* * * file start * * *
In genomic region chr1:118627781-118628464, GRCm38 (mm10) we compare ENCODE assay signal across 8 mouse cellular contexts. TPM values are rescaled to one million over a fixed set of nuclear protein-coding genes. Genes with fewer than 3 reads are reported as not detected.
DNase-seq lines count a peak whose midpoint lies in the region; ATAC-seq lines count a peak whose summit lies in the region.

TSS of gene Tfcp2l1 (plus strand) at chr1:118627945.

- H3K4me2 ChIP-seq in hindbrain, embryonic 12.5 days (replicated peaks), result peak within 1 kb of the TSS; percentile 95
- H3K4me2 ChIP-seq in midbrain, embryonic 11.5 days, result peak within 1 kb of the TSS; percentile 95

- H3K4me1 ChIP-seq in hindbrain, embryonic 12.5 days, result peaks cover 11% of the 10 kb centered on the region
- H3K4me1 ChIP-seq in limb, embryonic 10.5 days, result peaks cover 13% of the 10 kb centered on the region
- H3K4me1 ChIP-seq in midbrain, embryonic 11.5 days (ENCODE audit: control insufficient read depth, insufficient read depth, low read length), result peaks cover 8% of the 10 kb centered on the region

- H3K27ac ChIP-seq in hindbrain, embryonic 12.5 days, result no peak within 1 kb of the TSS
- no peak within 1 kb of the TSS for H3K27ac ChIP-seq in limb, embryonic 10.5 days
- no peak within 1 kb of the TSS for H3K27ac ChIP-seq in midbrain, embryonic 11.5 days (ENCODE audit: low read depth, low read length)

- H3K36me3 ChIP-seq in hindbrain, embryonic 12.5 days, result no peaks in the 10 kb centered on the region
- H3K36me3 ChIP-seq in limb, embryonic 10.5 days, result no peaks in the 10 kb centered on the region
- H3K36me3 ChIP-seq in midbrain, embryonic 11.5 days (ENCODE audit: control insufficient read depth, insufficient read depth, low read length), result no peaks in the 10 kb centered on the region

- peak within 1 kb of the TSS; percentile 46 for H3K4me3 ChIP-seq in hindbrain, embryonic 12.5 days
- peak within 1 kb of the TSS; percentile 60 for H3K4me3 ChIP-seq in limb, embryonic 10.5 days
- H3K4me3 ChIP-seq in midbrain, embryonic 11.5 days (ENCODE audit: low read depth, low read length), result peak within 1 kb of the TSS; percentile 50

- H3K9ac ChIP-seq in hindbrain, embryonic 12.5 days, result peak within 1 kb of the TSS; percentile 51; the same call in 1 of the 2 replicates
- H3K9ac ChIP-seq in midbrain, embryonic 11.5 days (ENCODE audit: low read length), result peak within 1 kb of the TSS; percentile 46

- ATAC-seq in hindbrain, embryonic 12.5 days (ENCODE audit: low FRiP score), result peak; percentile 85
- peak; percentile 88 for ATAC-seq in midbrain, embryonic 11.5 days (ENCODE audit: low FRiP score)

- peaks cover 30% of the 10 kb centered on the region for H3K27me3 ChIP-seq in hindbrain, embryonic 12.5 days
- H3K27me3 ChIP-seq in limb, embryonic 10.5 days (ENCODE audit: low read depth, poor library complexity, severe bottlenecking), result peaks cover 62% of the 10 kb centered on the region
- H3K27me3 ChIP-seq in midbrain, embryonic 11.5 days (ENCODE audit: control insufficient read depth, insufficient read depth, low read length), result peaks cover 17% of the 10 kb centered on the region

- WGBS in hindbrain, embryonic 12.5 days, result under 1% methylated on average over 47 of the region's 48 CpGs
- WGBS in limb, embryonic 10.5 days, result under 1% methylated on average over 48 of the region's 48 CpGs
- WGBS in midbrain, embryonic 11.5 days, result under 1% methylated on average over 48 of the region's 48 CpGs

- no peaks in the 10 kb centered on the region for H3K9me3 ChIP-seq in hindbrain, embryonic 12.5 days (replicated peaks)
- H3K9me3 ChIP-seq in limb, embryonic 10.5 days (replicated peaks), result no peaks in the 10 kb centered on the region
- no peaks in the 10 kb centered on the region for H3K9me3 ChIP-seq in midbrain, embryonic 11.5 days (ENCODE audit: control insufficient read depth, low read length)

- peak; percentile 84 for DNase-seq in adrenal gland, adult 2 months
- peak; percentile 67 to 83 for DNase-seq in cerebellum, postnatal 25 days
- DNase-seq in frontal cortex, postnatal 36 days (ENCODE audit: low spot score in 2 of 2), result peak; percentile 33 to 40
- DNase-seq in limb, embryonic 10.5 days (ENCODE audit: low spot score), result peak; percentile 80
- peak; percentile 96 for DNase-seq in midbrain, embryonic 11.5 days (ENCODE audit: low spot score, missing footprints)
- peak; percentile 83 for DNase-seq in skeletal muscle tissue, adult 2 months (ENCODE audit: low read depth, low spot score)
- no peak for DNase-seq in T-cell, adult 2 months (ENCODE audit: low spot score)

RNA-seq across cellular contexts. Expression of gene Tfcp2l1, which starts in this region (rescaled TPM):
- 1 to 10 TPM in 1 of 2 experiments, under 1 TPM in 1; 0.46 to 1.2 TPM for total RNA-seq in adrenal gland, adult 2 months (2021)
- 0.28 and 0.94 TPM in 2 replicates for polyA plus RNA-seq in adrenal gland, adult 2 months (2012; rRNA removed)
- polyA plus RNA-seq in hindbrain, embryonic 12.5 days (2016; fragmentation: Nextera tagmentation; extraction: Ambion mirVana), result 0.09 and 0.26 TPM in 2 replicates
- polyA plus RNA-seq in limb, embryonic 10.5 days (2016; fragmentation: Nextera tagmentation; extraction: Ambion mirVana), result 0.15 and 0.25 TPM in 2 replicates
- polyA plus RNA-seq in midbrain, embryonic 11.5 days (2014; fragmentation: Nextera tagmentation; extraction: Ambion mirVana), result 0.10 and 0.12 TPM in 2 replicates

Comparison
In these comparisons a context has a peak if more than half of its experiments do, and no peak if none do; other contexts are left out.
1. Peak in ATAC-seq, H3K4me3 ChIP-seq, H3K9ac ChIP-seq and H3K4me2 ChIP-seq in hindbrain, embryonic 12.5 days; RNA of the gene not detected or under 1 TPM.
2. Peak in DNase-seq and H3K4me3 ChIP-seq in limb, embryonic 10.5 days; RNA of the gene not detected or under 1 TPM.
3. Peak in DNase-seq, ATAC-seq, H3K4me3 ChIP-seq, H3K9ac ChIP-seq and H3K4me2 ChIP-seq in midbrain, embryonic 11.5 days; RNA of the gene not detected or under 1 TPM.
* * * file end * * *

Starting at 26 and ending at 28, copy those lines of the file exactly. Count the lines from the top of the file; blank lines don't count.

- WGBS in limb, embryonic 10.5 days, result under 1% methylated on average over 48 of the region's 48 CpGs
- WGBS in midbrain, embryonic 11.5 days, result under 1% methylated on average over 48 of the region's 48 CpGs

- no peaks in the 10 kb centered on the region for H3K9me3 ChIP-seq in hindbrain, embryonic 12.5 days (replicated peaks)